So this morning at around 6am I got a sms for emergency surgery in the equine clinic, as always there was no indication of just what the surgery was going to be. Jumping out of bed I did an hours reading before then heading down to clinic so that I could be in on the pre-op. Heading into stables i found our equine surgeon talking with our ophthalmologist so realized it was eye related. I then found the patient, a foal that had sustained trauma to its right eye hiding in a stable behind mom.
Now i am not sure if i have written about foals before so I will include a few notes here. When working with foals you tend to also have to deal with mom, this can make it interesting as sometimes mom is not so keen on you touching her baby. Also adding another horse into a procedure just automatically doubles the danger. However to get the foal to go somewhere normally if you take mom the foal will follow, downside here though is that if mum gets nervous or scared then the foal will as well.
Because of this it is sometimes chosen to also sedate mom. So after mom leading the foal onto the scales to get the weight, and then the preparation of drugs it was time for the surgery. Now mom led the foal into the operating theatre, and the foal was positioned so that she would be able to have a controlled fall on the operating table. She was then given anesthetic drugs and carefully positioned onto the surgery table. Careful attention was given to mom during this time to ensure that mom did not freak out when her foal fell onto the table. Mom was then moved back to the stables whilst surgical prep started.
The area around the eye was cleaned and shaved whilst the anesthetic team monitored the foal and the ophthalmologist scrubbed and then prepared her instrument tray for the surgery. Something really important is balanced anesthetic and in this case it was also decided to use local nerve blocks around the eye to reduce the amount of general anesthetic needed. At this point it was uncertain whether the surgery would be to repair the eyeball or to remove it. The first thing the ophthalmologist did was to clean and examine the eye, unfortunately in this case the damaged was too severe and so the decision was taken to remove the eye.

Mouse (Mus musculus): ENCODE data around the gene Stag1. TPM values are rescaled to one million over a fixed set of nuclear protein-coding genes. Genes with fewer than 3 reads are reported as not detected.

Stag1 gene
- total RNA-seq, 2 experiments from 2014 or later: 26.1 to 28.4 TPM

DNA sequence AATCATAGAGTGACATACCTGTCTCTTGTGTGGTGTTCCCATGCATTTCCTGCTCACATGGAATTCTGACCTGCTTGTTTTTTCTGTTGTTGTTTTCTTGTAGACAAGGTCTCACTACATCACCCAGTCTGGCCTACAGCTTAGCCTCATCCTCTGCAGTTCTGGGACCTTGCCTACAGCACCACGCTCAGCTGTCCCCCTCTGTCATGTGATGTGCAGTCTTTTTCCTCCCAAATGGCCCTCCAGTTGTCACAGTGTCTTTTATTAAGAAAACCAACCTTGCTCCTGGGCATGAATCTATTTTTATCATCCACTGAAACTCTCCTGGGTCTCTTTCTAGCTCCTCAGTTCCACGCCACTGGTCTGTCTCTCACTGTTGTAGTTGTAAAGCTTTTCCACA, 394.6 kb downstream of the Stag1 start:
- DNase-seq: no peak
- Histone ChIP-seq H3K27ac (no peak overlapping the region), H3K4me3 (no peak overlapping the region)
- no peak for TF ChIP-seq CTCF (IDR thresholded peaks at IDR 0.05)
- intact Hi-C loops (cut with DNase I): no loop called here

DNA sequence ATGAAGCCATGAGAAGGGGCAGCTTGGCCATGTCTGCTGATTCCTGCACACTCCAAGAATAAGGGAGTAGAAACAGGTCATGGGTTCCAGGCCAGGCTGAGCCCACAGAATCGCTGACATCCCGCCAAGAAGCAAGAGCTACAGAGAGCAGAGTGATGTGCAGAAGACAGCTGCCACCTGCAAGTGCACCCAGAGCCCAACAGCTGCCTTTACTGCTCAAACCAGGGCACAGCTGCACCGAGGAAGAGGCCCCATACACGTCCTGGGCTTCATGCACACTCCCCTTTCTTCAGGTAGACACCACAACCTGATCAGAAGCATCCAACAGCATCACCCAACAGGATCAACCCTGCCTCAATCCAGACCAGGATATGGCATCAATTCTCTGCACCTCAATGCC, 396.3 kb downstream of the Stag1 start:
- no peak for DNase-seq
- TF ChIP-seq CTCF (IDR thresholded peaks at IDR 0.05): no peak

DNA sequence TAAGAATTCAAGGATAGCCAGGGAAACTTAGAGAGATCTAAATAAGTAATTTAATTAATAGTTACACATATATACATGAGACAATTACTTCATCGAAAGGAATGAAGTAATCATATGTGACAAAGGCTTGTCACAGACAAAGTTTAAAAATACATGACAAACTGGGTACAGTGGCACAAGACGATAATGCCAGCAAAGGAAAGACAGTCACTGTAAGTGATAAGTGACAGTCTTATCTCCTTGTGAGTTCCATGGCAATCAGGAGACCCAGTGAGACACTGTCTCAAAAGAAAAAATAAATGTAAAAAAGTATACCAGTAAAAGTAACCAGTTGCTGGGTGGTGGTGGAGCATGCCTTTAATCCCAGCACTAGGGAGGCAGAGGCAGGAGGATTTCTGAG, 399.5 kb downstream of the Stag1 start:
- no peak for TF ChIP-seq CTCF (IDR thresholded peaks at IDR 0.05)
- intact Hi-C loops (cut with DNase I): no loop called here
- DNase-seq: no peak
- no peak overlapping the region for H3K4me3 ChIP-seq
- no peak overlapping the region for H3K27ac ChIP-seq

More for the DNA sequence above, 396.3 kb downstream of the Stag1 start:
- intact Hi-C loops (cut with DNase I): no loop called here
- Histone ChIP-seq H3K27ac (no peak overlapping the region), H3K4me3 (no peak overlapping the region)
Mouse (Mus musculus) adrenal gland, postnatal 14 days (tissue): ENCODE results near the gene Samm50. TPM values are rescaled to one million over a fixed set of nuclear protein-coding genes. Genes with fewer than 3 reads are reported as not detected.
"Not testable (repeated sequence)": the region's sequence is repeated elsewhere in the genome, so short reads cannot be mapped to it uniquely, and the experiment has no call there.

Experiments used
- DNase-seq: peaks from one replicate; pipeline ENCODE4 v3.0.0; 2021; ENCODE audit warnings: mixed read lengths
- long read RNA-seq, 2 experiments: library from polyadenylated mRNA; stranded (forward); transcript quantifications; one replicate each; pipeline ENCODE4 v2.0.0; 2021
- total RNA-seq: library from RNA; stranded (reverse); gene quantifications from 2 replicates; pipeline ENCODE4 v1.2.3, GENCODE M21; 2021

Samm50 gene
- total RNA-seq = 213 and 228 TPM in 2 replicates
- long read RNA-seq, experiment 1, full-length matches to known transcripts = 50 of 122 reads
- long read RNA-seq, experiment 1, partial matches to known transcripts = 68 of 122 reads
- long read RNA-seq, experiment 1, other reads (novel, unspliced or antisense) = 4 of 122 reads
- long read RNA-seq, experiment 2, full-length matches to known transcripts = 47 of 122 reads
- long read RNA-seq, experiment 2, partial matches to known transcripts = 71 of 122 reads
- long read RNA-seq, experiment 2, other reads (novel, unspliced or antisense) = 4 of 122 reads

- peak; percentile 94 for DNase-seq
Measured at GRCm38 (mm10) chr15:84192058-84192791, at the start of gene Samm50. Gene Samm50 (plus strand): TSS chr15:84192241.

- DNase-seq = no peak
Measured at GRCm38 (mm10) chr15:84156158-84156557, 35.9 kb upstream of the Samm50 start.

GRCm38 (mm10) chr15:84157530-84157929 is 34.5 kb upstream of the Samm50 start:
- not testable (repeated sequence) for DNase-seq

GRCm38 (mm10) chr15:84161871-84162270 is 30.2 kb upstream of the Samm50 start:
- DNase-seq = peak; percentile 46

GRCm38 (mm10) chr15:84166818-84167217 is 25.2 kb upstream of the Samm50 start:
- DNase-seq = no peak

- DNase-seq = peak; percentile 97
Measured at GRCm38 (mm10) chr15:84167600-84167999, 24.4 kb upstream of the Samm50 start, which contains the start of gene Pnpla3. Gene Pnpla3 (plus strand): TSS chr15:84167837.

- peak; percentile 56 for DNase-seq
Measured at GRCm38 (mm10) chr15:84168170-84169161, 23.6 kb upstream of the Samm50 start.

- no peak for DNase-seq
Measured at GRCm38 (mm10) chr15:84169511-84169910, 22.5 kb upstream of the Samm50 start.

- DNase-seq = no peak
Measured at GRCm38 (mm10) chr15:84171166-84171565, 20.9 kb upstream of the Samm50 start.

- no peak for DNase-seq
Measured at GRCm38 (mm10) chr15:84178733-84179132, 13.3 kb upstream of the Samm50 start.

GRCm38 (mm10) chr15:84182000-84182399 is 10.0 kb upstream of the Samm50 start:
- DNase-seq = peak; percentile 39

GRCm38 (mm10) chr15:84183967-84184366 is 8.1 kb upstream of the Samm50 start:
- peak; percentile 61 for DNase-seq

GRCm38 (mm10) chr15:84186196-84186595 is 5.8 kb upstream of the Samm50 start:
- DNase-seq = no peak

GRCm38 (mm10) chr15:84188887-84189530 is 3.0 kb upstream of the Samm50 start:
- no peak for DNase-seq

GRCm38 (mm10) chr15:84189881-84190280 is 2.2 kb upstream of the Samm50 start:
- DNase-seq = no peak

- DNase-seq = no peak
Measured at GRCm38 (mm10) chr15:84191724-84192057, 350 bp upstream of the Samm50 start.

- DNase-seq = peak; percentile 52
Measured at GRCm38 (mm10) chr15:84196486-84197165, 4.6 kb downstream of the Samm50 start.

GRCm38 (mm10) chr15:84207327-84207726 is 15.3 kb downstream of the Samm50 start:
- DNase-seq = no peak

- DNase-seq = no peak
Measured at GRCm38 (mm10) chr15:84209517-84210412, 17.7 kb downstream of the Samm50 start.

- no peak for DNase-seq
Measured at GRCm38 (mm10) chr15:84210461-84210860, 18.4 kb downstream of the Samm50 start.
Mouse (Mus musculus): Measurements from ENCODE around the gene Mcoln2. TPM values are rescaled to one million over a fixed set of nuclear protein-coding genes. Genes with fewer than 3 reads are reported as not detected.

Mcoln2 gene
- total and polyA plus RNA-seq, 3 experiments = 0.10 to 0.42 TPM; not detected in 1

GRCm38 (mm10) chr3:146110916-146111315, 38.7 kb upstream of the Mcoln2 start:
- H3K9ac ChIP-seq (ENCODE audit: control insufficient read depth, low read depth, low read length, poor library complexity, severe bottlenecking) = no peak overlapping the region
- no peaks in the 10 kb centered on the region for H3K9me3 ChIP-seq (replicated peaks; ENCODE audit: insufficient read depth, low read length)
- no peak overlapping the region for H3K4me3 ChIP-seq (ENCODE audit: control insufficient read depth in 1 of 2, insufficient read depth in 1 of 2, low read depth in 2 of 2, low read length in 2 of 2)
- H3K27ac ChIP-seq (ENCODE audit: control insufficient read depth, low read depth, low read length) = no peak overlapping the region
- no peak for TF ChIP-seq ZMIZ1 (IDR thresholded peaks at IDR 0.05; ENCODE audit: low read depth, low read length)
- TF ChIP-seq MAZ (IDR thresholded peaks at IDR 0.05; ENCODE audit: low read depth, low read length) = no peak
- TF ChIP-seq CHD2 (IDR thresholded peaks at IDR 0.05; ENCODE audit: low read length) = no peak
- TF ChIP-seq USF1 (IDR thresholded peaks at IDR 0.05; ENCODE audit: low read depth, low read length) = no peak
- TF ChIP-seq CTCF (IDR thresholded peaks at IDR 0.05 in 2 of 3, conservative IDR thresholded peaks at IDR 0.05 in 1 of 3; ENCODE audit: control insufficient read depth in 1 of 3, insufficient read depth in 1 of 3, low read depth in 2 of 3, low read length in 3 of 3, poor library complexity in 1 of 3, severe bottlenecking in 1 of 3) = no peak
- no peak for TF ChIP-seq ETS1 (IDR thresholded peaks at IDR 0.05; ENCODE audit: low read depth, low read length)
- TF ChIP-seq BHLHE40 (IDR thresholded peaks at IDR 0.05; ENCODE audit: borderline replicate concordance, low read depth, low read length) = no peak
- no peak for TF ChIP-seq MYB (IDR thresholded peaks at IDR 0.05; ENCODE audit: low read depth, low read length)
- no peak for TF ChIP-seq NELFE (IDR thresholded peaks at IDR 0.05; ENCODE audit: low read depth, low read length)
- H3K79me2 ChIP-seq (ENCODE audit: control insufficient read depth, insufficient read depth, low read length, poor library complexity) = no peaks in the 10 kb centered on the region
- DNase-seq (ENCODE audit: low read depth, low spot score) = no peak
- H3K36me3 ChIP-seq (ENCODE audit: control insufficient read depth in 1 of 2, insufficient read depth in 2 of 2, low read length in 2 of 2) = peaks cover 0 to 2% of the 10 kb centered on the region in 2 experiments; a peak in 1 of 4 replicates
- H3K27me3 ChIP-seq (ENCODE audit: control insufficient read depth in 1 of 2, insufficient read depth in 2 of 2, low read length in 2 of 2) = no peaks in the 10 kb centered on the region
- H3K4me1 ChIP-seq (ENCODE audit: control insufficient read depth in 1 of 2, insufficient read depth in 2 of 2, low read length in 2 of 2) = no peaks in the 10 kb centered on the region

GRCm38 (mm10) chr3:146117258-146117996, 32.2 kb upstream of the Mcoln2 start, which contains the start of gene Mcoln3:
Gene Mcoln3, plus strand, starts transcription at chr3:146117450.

Now this is a relatively simple procedure with several different techniques possible to achieve the goal of removing the eye. In this case because of the trauma what is called a transconjunctival approach was selected. This is where the conjunctive tissue (this is the tissue inside the eyelids) that surrounds the eyeball is cut to release the eyeball from the socket before the nerve and blood vessels are then cut. On this occasion the vessels were not ligated but compression used to achieve hemostasis by filling the empty socket with gauze to apply pressure until the bleeding stopped. A surgical drain was then placed to allow any fluid to drain from the wound. The eyelids were then trimmed to remove the eyelashes before these were sutured shut.
The foal was then taken to recovery. Now this is also different as we do not leave a foal to recover alone but support the recovery with the foal being restrained on the ground until the drugs wear off. Once the foal is reasonably awake we then help the foal to stand and support them until they can stand alone. After this mom is then brought back to be with the foal as this helps reduces stress in the foal.
Well after writing part 1 I’ve taken a few days R&R before the start of next semester (which is next Monday!) as its supposed to be the most intense year in the entire course with at my count around 48 hours a week of classes and practical. Now if you’ve not read part 1 you can read it here, if you have then welcome to part 2.
During my time in equine clinics I also got to see some wound healing, now this is something that I have covered in theory through a online webinar however I’d no practical experience at this point in time. Now the body is really good at healing itself (though sometimes incorrectly) if given time, however the changes are so slight that if you see it every day then its difficult to see any progress. To combat this it’s very useful to take photo’s as you go along so that you can compare the difference to a fixed point in time which can sometimes be very dramatic.